October 5, 2007
  Giving Families Shelter and Comfort
Ronald McDonald House under construction in Illinois

by Cynthia Young
Contributing Editor

How do you . . . build a warm, nurturing home-away-from-home for families of seriously ill children who are receiving treatment at a nearby hospital, sometimes thousands of miles away from home?

Summary: Ronald McDonald House Charities® of Chicagoland and Northwest Indiana (RMHC-CNI) is working together with Advocate Christ Medical Center and Hope Children’s Hospital in Oak Lawn, Ill., to raise $6.82 million to construct their newest Ronald McDonald House® just across the street from the hospital. Designed by two Chicago-based architecture firms, Constantine Vasilios & Associates Ltd. and architectureisfun Inc., the 22,000-square-foot structure will resemble an inviting, gabled lodge in the woods designed to give anxious families whose children are in treatment in the hospital a place of refuge.

When a family arrives at the 16-bedroom residence, which is scheduled to be completed in mid-2008, they will be greeted by a three-story cottage painted in golds and greens nestled in a grove of trees—a place that looks very much like home. Driving around a circular driveway to the front door, they will notice the driveway is topped with a slender porte cochêre, whose canopy wraps around a full-size tree. Peeking out to the right of the entrance they may even spy a small playful structure that would capture any kid’s imagination—a tree house.

“It is critical that the house be a healing place for the families, who are there at a most extraordinarily stressful time,” says Peter Exley, FAIA, principal of architectureisfun, who collaborated with the architect of record, Constantine Vasilios, AIA, to purposely create a building that looked like home. “We wanted to make them feel comfortable and to also give them something that’s a little unexpected.”

“It will bring the tranquility and serenity that families are looking for,” agrees Mary Agnes Laguatan, director of programs and services for RMHC-CNI, which is constructing their fourth Ronald McDonald House®. This local chapter of Ronald McDonald House Charities® has raised $3.5 million for the project so far. “We wanted it to be welcoming, where families could find a place to rest and also to have some playfulness for the kids. It is warm and inviting; it’s a design that embraces the family.”

Embracing the community
The house figuratively opens its arms to the community. “The gesture of the house is two open arms. The exterior is based on two open arms stretching out toward the hospital, the landscape, and the community,” says Constantine Vasilios, AIA, of Constantine Vasilios & Associates.

The house was positioned to face the hospital, and the pathway from the front door directs itself right at the children’s ward. “We felt it was important that a child in the hospital can look at the place and know that parents and siblings are there and they are home,” explains Exley, whose award-winning firm specializes in designing kid-friendly spaces. The architects felt it was important that kids in the hospital, which treats 4,600 pediatric patients annually, could know their family was close by.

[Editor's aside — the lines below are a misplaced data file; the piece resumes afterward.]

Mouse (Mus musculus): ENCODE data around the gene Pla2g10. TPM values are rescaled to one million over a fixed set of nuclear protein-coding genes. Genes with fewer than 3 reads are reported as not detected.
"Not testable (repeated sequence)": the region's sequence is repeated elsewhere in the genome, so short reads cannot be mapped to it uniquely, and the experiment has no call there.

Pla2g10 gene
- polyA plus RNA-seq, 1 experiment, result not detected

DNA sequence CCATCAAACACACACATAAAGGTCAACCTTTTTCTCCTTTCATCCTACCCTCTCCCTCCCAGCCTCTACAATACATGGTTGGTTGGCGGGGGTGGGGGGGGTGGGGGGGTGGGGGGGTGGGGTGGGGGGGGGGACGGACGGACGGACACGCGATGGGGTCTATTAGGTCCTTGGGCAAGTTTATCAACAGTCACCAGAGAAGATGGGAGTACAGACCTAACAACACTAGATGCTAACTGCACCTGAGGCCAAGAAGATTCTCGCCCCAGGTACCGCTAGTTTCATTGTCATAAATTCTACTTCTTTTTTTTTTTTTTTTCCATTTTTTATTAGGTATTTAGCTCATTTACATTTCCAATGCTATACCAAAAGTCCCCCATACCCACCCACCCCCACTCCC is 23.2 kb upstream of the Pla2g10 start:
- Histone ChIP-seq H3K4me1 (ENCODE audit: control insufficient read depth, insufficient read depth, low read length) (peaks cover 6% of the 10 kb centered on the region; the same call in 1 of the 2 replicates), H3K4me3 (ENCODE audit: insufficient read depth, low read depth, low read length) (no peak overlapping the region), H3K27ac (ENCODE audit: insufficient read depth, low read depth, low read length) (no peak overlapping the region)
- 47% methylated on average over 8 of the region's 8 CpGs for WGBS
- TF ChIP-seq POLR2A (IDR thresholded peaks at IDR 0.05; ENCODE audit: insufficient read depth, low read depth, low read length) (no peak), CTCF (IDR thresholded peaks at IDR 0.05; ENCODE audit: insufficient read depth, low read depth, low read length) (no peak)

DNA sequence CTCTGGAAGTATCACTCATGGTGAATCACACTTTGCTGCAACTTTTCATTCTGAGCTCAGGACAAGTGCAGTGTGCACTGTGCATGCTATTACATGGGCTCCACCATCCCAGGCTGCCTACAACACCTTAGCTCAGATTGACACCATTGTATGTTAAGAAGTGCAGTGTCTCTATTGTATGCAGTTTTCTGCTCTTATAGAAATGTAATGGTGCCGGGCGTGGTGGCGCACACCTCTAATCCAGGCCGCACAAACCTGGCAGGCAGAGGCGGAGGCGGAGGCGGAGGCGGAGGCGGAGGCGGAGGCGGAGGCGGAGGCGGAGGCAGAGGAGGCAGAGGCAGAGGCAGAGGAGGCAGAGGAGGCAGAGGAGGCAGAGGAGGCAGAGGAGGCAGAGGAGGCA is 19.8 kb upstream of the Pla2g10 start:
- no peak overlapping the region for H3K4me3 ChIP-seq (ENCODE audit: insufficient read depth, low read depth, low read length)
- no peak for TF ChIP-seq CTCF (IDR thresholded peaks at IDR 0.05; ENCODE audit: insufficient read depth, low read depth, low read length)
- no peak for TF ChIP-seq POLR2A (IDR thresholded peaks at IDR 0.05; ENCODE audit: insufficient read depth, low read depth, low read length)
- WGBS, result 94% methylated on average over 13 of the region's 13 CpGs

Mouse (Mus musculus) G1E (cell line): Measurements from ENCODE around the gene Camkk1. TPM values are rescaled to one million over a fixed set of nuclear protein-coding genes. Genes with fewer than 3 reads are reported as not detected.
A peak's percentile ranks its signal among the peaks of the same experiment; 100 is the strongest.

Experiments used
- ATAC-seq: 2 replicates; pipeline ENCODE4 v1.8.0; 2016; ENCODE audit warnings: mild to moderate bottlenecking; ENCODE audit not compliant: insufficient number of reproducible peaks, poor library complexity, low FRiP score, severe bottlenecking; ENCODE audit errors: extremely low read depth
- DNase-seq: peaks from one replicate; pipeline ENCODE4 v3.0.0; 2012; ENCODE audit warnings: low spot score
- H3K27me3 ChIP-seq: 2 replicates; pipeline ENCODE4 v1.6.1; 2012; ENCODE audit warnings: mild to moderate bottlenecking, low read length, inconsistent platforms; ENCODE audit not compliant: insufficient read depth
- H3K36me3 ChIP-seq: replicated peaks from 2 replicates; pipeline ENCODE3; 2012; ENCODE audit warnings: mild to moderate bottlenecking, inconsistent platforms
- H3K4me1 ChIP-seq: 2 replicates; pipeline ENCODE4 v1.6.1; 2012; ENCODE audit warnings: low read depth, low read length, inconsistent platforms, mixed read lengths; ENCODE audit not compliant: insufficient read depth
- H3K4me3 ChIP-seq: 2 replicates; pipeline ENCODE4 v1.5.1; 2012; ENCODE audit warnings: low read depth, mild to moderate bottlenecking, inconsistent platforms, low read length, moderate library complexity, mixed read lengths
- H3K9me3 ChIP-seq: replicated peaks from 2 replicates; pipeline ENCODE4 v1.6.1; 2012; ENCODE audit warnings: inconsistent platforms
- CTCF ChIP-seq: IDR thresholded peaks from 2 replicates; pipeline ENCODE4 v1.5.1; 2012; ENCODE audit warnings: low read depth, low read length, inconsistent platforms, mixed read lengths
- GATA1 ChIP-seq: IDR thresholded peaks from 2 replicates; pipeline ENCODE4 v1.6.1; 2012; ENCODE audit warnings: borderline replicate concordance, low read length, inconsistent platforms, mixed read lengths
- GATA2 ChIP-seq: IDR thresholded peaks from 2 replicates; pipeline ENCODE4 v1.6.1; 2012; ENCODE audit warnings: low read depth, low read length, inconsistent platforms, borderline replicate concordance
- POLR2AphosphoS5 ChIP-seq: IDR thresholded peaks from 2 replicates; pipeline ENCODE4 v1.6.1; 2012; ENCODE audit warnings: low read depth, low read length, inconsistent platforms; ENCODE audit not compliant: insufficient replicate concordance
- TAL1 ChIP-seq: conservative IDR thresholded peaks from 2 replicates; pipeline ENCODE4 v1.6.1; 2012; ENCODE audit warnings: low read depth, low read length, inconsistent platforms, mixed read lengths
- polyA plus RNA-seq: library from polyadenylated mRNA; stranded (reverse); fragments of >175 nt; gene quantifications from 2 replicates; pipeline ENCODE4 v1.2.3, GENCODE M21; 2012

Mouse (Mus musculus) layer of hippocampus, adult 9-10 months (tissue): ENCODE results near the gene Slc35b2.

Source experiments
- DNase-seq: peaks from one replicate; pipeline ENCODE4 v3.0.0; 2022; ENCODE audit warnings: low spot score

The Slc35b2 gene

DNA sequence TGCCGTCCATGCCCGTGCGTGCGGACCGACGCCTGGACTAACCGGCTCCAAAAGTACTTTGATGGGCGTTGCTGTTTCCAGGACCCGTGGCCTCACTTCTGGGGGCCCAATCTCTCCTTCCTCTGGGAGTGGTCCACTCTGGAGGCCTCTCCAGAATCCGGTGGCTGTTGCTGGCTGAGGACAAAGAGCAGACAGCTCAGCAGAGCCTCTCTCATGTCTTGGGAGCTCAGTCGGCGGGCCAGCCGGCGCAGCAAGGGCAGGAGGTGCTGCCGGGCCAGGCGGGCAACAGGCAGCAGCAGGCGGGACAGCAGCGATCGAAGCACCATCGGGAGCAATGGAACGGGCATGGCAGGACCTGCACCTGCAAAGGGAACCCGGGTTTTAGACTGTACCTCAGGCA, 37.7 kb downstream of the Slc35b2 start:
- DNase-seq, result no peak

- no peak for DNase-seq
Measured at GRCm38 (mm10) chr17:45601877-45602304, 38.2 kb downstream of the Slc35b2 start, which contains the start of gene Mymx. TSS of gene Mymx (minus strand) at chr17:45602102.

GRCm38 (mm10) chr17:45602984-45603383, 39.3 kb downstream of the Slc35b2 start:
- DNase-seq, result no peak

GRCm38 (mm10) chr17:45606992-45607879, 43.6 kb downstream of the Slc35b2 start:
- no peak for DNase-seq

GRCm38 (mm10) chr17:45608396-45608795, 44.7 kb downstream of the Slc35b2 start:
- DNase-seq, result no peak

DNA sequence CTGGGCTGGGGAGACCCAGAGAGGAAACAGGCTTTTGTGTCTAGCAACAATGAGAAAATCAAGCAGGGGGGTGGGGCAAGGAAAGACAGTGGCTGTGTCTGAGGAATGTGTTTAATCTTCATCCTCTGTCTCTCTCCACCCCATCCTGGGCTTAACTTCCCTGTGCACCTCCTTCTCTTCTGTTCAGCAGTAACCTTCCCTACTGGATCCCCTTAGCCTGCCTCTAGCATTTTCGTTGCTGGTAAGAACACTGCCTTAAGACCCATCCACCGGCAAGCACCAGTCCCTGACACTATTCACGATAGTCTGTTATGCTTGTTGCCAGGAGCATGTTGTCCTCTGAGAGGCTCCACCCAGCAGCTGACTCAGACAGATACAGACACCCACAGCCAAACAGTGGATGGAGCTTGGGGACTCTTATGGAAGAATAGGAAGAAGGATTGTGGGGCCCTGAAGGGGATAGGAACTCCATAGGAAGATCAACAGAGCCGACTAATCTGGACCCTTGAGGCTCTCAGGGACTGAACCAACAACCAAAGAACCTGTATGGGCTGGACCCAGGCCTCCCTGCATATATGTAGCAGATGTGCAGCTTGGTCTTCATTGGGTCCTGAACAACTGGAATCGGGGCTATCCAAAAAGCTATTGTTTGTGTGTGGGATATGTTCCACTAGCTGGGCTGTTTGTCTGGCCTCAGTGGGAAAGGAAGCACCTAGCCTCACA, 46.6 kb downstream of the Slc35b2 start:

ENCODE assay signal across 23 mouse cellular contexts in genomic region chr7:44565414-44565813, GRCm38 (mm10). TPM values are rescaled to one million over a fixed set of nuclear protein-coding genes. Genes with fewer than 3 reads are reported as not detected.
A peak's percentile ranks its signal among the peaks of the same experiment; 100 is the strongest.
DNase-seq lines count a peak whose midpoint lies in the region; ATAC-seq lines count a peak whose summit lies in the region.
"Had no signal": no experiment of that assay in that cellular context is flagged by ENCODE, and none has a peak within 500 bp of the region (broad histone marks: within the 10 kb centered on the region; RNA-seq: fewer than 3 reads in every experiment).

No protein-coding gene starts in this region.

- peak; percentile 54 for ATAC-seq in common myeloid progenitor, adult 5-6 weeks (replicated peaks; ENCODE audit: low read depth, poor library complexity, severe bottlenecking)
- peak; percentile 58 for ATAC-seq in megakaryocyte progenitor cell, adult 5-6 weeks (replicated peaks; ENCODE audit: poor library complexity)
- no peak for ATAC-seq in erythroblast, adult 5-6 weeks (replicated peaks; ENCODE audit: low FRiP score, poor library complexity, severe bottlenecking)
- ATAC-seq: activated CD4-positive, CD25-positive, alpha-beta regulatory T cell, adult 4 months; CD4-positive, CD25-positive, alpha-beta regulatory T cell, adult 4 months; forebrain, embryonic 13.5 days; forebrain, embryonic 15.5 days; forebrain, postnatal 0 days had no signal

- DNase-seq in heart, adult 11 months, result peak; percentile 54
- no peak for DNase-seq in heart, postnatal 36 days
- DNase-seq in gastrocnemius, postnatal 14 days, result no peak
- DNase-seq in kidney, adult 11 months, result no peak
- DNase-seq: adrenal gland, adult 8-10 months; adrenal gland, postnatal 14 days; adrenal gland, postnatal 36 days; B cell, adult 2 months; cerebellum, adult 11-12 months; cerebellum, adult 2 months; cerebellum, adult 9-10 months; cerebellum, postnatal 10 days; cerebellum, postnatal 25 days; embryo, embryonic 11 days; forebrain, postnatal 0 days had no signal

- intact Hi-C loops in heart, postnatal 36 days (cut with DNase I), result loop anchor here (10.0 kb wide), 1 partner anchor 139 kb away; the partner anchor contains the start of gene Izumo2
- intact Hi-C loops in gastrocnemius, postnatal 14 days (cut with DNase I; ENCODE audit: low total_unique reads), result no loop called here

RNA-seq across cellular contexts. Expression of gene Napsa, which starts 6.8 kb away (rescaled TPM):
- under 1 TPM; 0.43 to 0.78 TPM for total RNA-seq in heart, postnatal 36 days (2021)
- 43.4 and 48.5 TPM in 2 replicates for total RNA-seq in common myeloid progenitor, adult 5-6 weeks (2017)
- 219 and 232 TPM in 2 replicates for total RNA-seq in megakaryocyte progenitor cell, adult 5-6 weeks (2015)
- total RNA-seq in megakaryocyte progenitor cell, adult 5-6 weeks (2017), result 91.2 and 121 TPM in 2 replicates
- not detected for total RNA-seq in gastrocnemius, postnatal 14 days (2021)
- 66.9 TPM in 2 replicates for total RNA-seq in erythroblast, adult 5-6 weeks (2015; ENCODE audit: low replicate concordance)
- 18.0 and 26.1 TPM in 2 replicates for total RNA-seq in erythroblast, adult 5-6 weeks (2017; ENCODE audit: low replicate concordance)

The house was designed deliberately from the inside out. “I think of the house as being the center of the universe for the inhabitants, and take that idea from the center and disburse it from the inside out,” mentions Vasilios, whose firm specializes in designing residences. The interior layout is intuitive, with a kitchen and dining room, a central staircase that weaves around the fireplace three stories high, and, throughout, larger spaces in which to socialize collectively, and smaller spaces for private reflection.

Easing the pain
“Our families are under a great deal of stress,” notes Laguatan. “They need comfortable beds to sleep in and pleasant rooms to relax in, and a variety of spaces, from the larger dining area to small, intimate seating spaces. Some folks want to share; others want to be by themselves. The architects have created beautiful spots for families to relax in, little nooks and crannies. It gives you that intimate feel.”

The architects also brought the atmosphere of the woods into the house, through natural wood flooring, exposed beams in the dining room, and its woodsy colors of subdued green and gold. Outside, on top of the porte cochêre, sod will be planted to create a grassy, green roof, bringing the themes of sustainability and the outdoors full circle.

Families will find their way around the house immediately, mentions Exley, of its straightforward layout. “When you step in the door, you know that your bedroom is upstairs. It is intuitive and recognizable. You can figure it out straightaway.”

Opening onto the kitchen and living room is a playroom, where parents can watch the children even while making dinner in the kitchen, with its well-stocked cabinets. The house will be run by a small staff, including a daytime house manager and two resident managers in the evenings who will live on the premises. Volunteers help with cooking, cleaning, and a reception desk. Guests are asked to pay what they can, usually $5 to $20 a night, and if they cannot afford it, their stay is free. The house also plans to host student interns from Oak Lawn Community High School, which is leasing the land to RMHC-CNI.

“It’s nice to come across visionary clients like this,” says Exley of RMHC-CNI. “We are creating memories, comfort, warmth, and healing. They sound like poetic notions, yet in reality we are all looking for that every day in everything we do. This house is a place of shelter and comfort.”

news headlines